Your project or program will have budget and schedule baselines. It’s worth the team knowing what these are and how they have been created, as their work going forward will determine how closely these are managed. Ideally, they will have had input into the activity planning and will be able to see how their estimates have influenced the baseline creation.
8. Maintaining the baseline
Again, baselines are not a one-and-done activity. They need to be maintained. The right people on the team should know how to do this and what needs to be done when the time comes.
9. Work breakdown structures
We could spend several days delivering training about work breakdown structure creation, managing the dictionary, traceability and creating a matrix. You might not have that much time, and it’s also important to tailor training requirements to the needs of the individuals in the room. They may not need that level of insight, or they may already have it from past projects.
The training should ensure everyone is at the same knowledge level – and appropriately prepared to use the WBS processes on the project.
10. Authorization and approvals
What work authorization documents exist or are going to exist? Getting work approved and signed off in a timely fashion is important to keep the project on track and to maintain an audit trail of what decisions were taken when.
Help the team understand what the authorization processes are going to be for this project and who is responsible for what.
11. Control account planning
An earned value management environment relies on controls account and control account management. Again, there’s a lot to learn here and you’ll have to select the right kind of training for the relevant team members to help them pick up the right skills for their role.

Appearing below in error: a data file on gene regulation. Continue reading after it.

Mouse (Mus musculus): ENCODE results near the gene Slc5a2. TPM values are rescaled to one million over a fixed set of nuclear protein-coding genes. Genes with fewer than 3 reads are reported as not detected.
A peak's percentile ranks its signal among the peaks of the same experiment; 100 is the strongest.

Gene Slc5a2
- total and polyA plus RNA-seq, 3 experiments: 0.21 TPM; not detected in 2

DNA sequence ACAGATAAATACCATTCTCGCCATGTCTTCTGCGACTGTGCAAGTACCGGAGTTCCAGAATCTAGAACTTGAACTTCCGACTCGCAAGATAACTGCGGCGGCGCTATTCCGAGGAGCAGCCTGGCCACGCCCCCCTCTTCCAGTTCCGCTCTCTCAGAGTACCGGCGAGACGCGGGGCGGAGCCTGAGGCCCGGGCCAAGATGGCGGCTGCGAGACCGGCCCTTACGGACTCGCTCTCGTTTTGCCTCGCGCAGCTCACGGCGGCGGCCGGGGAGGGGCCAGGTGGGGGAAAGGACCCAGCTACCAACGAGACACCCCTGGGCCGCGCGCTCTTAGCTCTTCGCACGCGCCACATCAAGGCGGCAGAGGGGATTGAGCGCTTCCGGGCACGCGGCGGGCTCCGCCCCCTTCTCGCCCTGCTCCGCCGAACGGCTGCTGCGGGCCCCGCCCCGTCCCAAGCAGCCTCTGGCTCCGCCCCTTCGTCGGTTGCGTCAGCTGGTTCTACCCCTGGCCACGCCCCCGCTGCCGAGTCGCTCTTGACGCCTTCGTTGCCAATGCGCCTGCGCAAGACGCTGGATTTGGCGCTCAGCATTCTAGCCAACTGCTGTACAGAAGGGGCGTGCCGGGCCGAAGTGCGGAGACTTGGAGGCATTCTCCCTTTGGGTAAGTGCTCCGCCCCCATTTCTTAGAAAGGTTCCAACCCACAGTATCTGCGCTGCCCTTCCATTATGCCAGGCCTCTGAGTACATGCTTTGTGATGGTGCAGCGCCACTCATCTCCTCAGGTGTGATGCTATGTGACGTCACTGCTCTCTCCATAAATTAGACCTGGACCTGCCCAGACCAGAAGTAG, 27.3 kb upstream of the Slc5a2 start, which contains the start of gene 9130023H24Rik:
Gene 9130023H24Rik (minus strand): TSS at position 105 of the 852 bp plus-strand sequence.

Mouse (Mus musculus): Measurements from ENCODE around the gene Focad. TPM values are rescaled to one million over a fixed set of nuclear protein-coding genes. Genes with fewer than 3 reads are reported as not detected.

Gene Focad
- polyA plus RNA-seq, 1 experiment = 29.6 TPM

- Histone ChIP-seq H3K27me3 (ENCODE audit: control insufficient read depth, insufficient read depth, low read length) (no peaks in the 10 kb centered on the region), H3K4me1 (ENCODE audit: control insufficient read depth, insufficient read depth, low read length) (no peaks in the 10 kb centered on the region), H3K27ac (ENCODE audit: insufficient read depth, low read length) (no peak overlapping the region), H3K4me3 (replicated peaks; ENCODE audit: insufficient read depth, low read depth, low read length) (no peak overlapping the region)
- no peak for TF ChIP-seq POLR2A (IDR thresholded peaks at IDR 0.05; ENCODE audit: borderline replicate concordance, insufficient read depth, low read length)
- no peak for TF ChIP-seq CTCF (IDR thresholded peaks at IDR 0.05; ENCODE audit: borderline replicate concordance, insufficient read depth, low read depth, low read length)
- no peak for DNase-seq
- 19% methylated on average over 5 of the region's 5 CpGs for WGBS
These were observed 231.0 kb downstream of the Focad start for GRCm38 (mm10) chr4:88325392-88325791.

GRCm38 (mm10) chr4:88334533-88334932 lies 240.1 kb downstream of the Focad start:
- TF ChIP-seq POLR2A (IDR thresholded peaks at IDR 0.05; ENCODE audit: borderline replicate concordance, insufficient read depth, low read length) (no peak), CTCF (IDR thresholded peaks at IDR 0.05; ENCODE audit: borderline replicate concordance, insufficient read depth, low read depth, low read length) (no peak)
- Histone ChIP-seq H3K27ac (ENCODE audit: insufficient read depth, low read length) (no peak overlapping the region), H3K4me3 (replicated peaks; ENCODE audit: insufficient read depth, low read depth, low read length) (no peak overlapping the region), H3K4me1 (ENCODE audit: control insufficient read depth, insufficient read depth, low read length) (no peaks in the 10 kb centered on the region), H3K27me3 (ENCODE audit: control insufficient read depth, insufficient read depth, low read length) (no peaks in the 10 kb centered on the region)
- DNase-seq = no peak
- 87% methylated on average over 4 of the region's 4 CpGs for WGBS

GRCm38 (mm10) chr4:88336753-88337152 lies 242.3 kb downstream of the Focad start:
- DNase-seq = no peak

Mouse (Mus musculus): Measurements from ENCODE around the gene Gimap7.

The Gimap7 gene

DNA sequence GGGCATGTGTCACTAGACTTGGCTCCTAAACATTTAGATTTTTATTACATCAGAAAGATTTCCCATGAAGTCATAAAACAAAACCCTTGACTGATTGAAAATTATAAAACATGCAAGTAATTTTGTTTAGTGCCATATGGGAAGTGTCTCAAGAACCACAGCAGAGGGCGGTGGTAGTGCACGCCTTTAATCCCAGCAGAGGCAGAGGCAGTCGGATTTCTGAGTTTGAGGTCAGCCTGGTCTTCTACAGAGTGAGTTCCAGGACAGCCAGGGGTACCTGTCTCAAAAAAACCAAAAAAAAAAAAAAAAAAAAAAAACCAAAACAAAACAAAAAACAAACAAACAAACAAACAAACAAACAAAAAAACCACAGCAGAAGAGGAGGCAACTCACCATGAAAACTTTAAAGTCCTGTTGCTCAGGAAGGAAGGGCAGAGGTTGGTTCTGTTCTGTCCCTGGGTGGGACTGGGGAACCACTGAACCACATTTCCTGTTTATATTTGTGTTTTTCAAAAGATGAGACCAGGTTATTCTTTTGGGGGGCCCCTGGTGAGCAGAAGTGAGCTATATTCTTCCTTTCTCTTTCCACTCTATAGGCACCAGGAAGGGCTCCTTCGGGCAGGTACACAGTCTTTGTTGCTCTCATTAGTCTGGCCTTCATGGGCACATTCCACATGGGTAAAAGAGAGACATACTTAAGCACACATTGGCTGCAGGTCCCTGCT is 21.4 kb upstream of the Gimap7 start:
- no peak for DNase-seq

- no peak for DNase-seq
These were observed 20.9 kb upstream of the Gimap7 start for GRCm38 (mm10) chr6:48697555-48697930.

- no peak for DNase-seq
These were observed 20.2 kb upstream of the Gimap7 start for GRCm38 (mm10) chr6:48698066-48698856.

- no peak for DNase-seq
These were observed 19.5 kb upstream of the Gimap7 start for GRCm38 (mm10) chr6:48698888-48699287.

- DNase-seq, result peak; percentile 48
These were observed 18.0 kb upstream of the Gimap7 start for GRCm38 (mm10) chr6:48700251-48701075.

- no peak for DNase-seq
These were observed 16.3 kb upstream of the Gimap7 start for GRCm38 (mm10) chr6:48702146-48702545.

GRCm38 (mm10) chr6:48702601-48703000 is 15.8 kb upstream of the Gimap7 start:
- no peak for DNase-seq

Control account managers will need more detailed, extensive training (if they are new to the role). Others on the team may simply need an overview of what control accounts are and how they are going to be managed on this project.
Funding cycles influence the schedule and contract management. Depending on the audience for the IBR prep, it could be useful to cover where funding is coming from and the timings and requirements around that.
13. Management reserves
Similar to the funding position, take some time to brief the team on the available management reserves and what they are for. Talk about criteria for using them and how they should make the wider team aware of the recommendation to use them if they feel that is appropriate.
14. Managing subcontractors
Not everyone on the team will be directly involved in subcontractor management, and you may not have subcontractors on the project at all. If you do, use the IBR training time to talk about how those relationships are going to work. You may also want to extend some training to the subcontractors where appropriate so they are briefed on your ways of working.
15. Glossary of terms
Finally, consider providing delegates with a glossary of terms and acronyms relevant to your business, the project and earned value management. This can be a handout or something attendees take away with them; you don’t have to dedicate classroom time to it if the content is covered in other sessions.